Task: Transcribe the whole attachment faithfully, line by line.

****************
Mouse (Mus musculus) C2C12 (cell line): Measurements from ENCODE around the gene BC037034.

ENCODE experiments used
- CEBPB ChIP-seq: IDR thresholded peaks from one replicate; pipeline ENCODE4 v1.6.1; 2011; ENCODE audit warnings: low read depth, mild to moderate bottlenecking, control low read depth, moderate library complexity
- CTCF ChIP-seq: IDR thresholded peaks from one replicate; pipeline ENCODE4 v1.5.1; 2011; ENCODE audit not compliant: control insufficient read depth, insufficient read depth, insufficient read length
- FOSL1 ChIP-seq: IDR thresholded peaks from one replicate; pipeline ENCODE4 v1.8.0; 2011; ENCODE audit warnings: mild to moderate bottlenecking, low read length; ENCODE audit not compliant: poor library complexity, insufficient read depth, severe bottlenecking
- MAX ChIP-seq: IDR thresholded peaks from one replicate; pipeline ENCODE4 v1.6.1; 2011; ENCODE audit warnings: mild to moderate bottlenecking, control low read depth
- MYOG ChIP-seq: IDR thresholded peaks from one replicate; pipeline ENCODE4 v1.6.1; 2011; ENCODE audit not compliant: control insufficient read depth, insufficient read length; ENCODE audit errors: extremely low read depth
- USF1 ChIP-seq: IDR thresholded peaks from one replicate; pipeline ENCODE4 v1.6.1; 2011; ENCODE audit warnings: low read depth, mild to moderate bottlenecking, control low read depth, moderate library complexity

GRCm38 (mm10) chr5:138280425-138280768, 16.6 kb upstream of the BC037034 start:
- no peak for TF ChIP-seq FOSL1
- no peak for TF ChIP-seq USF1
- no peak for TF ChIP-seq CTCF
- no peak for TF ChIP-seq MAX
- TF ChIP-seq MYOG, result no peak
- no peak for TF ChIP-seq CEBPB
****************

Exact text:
Mouse (Mus musculus) C2C12 (cell line): Measurements from ENCODE around the gene BC037034.

ENCODE experiments used
- CEBPB ChIP-seq: IDR thresholded peaks from one replicate; pipeline ENCODE4 v1.6.1; 2011; ENCODE audit warnings: low read depth, mild to moderate bottlenecking, control low read depth, moderate library complexity
- CTCF ChIP-seq: IDR thresholded peaks from one replicate; pipeline ENCODE4 v1.5.1; 2011; ENCODE audit not compliant: control insufficient read depth, insufficient read depth, insufficient read length
- FOSL1 ChIP-seq: IDR thresholded peaks from one replicate; pipeline ENCODE4 v1.8.0; 2011; ENCODE audit warnings: mild to moderate bottlenecking, low read length; ENCODE audit not compliant: poor library complexity, insufficient read depth, severe bottlenecking
- MAX ChIP-seq: IDR thresholded peaks from one replicate; pipeline ENCODE4 v1.6.1; 2011; ENCODE audit warnings: mild to moderate bottlenecking, control low read depth
- MYOG ChIP-seq: IDR thresholded peaks from one replicate; pipeline ENCODE4 v1.6.1; 2011; ENCODE audit not compliant: control insufficient read depth, insufficient read length; ENCODE audit errors: extremely low read depth
- USF1 ChIP-seq: IDR thresholded peaks from one replicate; pipeline ENCODE4 v1.6.1; 2011; ENCODE audit warnings: low read depth, mild to moderate bottlenecking, control low read depth, moderate library complexity

GRCm38 (mm10) chr5:138280425-138280768, 16.6 kb upstream of the BC037034 start:
- no peak for TF ChIP-seq FOSL1
- no peak for TF ChIP-seq USF1
- no peak for TF ChIP-seq CTCF
- no peak for TF ChIP-seq MAX
- TF ChIP-seq MYOG, result no peak
- no peak for TF ChIP-seq CEBPB